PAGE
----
I have this line in my app, and it used to work, but with the new commit it does not:
$hFBrowser = New FBrowser(Settings["/Browser/Width", $Width], Settings["/Browser/Height", $Height], Settings["/Browser/X", $X], Settings["/Browser/Y", $Y])
I'm missing something? Or there is new syntax?
----- Original Message ----
From: Benoît Minisini <gambas@...>
To: mailing list for gambas developers <gambas-devel@...>
Sent: Mon, November 30, 2009 8:08:33 AM
Subject: Re: [Gambas-devel] Arguments of inherited constructors
> Benoît Minisini wrote:
> > There is a change in the Gambas object model in the last revision,
> > about arguments passed to inherited constructors.
> > Let's suppose that you have the following inheritance tree:
> > A --> B --> C
> > When instanciating C,
> Your English is excellent but the correct spelling of 'instanciating" is
> actually "instantiating" :)
My English is not very good: I have a good dictionnary. You never hear me
trying to speak english.
> I made a mental note to fiks that in the documentation.
> (If your English is as good as know it is, you'll get the joke about fiks.)
> > the constructor of A (its _new method) is
> > automatically called, then the constructor of B, and finally the
> > constructor of C.
> > If constructors have arguments, they must be passed to the NEW
> > instruction.
> > Before the last change, the arguments had to be sent in reverse order:
> > New C(Arguments for C._new, Arguments for B._new, Arguments for
> > A._new)
> > Now, they have to be sent in normal order:
> > New C(Arguments for A._new, Arguments for B._new, Arguments for
> > C._new)
> > They are three consequences:
> > 1) You can now have optional arguments in the C constructor.
> > 2) Optional arguments in inherited constructors become mandatory.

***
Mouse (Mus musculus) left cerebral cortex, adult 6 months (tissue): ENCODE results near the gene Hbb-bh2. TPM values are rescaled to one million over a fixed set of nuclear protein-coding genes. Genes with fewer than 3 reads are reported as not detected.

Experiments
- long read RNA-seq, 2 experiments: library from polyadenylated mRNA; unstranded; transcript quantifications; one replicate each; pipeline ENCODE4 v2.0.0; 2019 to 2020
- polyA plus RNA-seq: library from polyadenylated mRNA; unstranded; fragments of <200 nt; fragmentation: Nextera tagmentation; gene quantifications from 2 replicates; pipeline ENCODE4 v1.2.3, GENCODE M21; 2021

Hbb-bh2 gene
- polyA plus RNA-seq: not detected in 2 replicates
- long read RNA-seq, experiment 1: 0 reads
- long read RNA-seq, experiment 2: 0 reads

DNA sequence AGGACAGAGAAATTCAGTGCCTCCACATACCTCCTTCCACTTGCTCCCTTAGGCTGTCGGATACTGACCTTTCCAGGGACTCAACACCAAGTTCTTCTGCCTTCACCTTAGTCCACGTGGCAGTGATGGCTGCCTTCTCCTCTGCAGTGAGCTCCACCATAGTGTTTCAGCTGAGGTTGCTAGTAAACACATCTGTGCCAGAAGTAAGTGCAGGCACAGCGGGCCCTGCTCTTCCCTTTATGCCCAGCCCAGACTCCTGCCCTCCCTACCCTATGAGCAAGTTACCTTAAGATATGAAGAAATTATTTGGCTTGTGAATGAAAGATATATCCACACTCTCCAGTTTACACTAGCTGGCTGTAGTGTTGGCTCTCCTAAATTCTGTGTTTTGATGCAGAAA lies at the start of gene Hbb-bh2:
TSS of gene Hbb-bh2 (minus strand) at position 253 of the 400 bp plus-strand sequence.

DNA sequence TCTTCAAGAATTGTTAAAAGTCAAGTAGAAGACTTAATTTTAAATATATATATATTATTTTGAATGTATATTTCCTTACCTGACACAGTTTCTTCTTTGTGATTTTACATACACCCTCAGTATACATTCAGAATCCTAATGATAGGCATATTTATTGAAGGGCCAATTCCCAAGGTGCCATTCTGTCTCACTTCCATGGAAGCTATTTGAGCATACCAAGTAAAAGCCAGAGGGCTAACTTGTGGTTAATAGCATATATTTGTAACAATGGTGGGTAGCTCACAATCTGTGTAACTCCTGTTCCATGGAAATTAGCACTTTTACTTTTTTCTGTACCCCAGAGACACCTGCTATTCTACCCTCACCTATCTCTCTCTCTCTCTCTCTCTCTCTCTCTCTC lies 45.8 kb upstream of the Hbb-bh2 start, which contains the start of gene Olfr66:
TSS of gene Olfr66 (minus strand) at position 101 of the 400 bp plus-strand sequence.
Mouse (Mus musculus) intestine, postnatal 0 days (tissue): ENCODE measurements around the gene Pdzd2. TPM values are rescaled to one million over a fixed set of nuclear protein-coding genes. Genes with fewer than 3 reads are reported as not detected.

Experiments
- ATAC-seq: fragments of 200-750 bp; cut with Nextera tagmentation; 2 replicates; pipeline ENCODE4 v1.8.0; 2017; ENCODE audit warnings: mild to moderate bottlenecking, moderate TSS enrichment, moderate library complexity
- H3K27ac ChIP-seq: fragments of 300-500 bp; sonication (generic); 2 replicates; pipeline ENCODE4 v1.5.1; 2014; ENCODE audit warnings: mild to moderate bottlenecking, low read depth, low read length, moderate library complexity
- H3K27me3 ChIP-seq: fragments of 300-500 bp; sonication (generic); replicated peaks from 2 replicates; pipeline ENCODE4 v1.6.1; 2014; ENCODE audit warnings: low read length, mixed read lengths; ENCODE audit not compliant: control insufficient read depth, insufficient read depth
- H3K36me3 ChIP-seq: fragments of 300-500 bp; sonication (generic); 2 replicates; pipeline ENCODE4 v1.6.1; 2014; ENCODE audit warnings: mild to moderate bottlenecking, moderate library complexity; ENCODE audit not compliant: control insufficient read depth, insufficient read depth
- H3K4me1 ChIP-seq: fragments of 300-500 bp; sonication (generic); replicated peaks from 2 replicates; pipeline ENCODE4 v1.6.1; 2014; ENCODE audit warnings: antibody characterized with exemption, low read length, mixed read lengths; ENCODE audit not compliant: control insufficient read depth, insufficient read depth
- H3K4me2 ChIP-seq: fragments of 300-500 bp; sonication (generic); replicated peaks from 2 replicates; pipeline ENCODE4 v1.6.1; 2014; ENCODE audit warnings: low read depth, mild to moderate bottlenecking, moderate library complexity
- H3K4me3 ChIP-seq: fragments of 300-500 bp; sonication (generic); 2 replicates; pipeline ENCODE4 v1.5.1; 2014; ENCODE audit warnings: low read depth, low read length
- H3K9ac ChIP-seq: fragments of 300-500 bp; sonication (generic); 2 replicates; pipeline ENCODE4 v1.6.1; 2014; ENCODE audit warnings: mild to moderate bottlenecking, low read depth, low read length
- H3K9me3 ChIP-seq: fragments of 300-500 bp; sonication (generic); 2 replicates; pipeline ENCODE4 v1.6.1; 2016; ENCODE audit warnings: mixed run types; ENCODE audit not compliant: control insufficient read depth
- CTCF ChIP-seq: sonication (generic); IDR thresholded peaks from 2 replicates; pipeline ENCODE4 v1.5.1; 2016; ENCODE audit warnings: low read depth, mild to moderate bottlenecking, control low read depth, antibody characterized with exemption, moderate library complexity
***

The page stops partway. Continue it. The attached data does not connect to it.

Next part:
> > Note that only the initial constructor could have optional argument
> > before, which I found finally illogical.
> > 3) You must check your code! For example, if you created a form whose
> > constructor has a string arguments, you had to do that before:
> The difference between that and this is another thing I have made a note of
> to ficks in the doco :)
> > MyForm = New MyForm(StringArgument)
> > And now you must do:
> > MyForm = New MyForm(Null, StringArgument)
> > 'Null' is actually the argument of the Window constructor, which is
> > the parent of the Window.
> > Moreover, with that change, I may be able to fix the constructor
> > signature that didn't take inheritance into account until now.
> Ok, serious questions....
> Is there anything at all that the programmer could pass in place of Null?
> If there is, what is it about that formerly Null parameter that
> distinguishes it from StringArgument? In other words, is there anything
> that will enable your code make a decision that "StringArgument" on its
> own really means "Null, StringArgument"? If there is, why force the
> programmer to pass a null if that null is unnecessary?
> That is, does it make sense for a programmer to be forced to pass Null if
> there are codeable rules that can decide what "StringArgument" actually
> means in the absence of the Null in "Null, StringArgument"?
> If that series of questions doesn't make any sense then I promise to crack
> open fewer beers tomorrow.
> As an example, assume A --> B --> C
> If A can't deal with the parameters, then A passes them onto B. If B can't
> deal with the parameters, then B passes them onto C.
> If C can't deal with the parameters, then C says to B, "Yer wot?" And B
> says says to A, "Yer wot?"
> A asks the programmer, "Yer wot?"
> Of course, all of that makes absolutely no sense to me after an hour or
> more of trying to get it to make sense, and having polished off a dozen or
> more Aussie beers inbetween, I'm in no sit ftate to get it to make sense.
> What I'm asking here is probably two-fold:
> 1) Can you make it easier for the programmer by making code-based decisions
> without the need to pass nulls?
> 2) If so, why not make code-based decisions about what the parameters mean?
> That is, essentailly, what the .NET Overrides statement does; It says, "I
> can't deal with these parameters, perhaps you can?"
Optional arguments must be the last ones in Gambas.
A constructor cannot tell the inherited constructor "finally I won't use this
argument, take it". Moreover, it breaks the encapsulation.
The interpreter cannot know if an optional argument will be used or not by a
method. So, when calling inherited constructors one by one, it must assume
that all arguments are mandatory, except for the last constructor. How could
it know that, for example, the second argument is an optional argument of the
first constructor, and not a mandatory argument for the second one?
Maybe doing 'New MyForm(Null, MyArgs)' is a bit "brain-fucking", but at least
it is not ambiguous.
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